Zhongrong International Trust offices in Beijing.PHOTO: /BLOOMBERG NEWS
Signs of financial stress at a large asset manager in China are making investors nervous about contagion from the country’s slumping property sector, rekindling a debate over whether a “Lehman moment” could occur in the world’s second-largest economy.
Zhongrong International Trust, a seller of esoteric financial products that had the equivalent of $108 billion in assets under management at the end of 2022, has become the market’s latest worry. Four trust products managed by the firm recently missed interest and principal payments totaling the equivalent of $14 million to three publicly listed Chinese companies, according to stock-exchange filings. Beijing-headquartered Zhongrong has provided financing to many real-estate developers and helped to fund their building projects.
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Zhongrong is part of a larger, sprawling financial conglomerate called Zhongzhi Enterprise Group that owns several wealth-management businesses. If their repayment problems and defaults snowball, it could imperil many more investment products that were sold to numerous companies and wealthy individuals in China.
On social media, some individual investors said they didn’t receive promised payments from Zhongrong products and some from Zhongzhi’s other units, and have complained to local authorities. Neither company has responded publicly to the allegations, and they didn’t reply to requests for comment.
China’s trust industry, which had a total of $2.9 trillion in assets under management as of March 31, has long been a source of funding for property developers. Trust funds typically raise money from wealthy individuals and companies to invest in stocks, bonds, real-estate projects and other assets.
“Zhongzhi is a black box. They don’t have periodic disclosures, it’s a private company, and some investors don’t know what kinds of assets they’re investing in,” said Xiaoxi Zhang, an analyst at Gavekal Research.
“The worry is that a ‘Lehman moment’ beckons, threatening the solvency of China’s financial system,” Zhang wrote in a note earlier this week. She added that China’s “regulatory vigilance” meant that would be unlikely.
The worries have added to widespread investor concerns about China’s floundering economy and beleaguered housing market. Prices of many Chinese stocks and corporate bonds have tumbled this month, and Hong Kong’s Hang Seng Index, which is stacked with companies from China, fell into bear-market territory on Friday after declining more than 20% from its recent peak.
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Economists and research analysts have long debated what could cause China’s
China’s property downturn has already caused dozens of developers to default on their debt, and many trusts have unwound their exposure to the sector, according to a report from Nomura.
Trust funds in China still had the equivalent of about $155 billion in exposure to the property sector at the end of the first quarter, according to data from the China Trustee Association. That “is now under great threat, in our view,” Nomura said, adding that trust funds have much larger exposures to financial markets, which increases the risk of contagion.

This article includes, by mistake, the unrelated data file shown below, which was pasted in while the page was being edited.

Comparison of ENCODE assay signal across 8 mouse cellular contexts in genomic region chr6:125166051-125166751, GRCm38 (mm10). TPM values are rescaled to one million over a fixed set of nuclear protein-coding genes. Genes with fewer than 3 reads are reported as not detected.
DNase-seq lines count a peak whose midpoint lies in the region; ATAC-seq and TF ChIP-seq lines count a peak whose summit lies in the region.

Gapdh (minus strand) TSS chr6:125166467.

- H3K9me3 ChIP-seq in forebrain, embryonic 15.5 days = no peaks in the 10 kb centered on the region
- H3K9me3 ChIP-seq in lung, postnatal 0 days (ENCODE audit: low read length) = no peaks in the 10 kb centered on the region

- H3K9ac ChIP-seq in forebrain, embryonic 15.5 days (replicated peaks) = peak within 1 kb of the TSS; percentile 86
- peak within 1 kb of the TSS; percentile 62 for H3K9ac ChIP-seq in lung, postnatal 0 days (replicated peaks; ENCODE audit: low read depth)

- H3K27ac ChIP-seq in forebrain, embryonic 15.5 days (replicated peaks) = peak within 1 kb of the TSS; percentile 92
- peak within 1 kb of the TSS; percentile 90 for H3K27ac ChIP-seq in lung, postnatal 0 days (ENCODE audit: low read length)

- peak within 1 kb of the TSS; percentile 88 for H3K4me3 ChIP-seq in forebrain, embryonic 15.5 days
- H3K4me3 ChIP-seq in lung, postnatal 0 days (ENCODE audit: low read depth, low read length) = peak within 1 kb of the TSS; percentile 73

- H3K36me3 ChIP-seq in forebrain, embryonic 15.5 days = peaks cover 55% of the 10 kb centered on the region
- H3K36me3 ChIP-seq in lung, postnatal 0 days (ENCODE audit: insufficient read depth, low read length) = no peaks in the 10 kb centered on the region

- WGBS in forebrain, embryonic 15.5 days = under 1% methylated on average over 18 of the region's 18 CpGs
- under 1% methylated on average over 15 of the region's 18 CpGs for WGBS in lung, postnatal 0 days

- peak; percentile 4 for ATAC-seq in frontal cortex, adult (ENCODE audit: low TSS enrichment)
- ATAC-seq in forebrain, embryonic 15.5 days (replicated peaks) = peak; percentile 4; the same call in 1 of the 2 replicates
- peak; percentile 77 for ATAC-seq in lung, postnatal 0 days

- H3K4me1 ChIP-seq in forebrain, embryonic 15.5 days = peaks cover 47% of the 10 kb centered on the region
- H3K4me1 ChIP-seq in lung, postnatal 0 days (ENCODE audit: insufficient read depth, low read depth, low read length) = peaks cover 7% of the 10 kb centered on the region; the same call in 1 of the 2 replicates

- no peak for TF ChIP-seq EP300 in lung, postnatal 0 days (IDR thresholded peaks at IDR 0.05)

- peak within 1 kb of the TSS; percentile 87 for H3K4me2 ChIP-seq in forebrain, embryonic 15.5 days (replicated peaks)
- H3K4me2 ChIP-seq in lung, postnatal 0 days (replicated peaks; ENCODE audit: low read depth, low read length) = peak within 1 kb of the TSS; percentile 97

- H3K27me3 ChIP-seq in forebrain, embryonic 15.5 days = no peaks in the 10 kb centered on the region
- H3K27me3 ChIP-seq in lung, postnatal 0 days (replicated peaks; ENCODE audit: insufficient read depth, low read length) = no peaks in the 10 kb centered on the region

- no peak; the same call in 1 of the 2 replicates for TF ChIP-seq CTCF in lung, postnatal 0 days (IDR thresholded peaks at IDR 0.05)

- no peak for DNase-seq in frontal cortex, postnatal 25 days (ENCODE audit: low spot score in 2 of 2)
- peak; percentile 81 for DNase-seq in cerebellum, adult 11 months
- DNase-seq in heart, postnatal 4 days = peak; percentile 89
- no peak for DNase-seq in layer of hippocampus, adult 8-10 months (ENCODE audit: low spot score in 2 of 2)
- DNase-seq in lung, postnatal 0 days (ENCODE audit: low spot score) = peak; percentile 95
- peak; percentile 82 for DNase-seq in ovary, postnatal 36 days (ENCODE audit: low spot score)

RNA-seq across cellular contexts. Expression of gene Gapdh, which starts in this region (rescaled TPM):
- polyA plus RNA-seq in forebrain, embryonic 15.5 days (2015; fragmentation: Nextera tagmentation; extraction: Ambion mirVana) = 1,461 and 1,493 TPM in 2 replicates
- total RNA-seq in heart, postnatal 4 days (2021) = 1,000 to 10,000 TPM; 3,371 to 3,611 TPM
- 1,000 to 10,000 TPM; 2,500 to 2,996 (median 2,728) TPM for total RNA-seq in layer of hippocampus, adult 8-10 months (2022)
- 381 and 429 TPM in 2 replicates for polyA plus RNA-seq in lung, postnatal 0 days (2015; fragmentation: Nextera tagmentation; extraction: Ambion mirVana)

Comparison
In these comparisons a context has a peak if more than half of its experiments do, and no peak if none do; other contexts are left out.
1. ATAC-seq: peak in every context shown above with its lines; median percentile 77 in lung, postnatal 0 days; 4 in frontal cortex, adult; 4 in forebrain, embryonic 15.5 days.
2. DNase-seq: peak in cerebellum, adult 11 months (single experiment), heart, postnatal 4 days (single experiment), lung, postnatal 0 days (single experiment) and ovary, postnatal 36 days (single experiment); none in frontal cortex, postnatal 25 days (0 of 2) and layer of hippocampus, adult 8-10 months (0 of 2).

Zhongrong was founded in 1987 and used to be known by another name. In 2004, Zhongzhi Group took a large stake in the business, and the unit received a financial license in 2007 from China’s banking regulator. Its biggest shareholder is a state-owned textile company.
By 2014, Zhongrong had around $100 billion in trust assets under management. It lured investors with high yields, at one pointpromising annual returns of up to 15%, according to an individual investor.
More recently, its promised returns were around 7% to 8% annually, according to marketing documents for several trust funds seen by The Wall Street Journal. Investors who put in more money stood to earn higher returns, according to the documents, which also said the funds could invest in bank deposits, stocks, corporate bonds and other kinds of wealth-management products.
Customers were also told that they could redeem their money in six months or a year, or opt to keep their money invested for longer periods.
Some trust funds were designed to provide loans to property companies. Zhongrong would lend to developers at higher interest rates than bank loans, and receive shares of thedevelopers’ project companies—their subsidiaries that construct homes—as collateral.
“Supporting the real economy is the responsibility and opportunity of trust in the new era,” stated a slogan on Zhongrong’s English website.
In 2020, Zhongrong’s trust funds had 18% of their assets in the property sector, according to the company’s annual reports. That came down to around 11% by 2022. In a report late last year, credit-ratings firm S&P Global said worsening macroeconomic conditions had caused credit quality to deteriorate at many property developers that work with Zhongrong, which it had rated BB+, a high speculative-grade rating.
While trust companies have no legal obligation to compensate investors in their asset management products, S&P said “the sector still faces pressure to make whole on customer investments” if their products aren’t performing. It withdrew Zhongrong’s rating in May this year on the company’s request.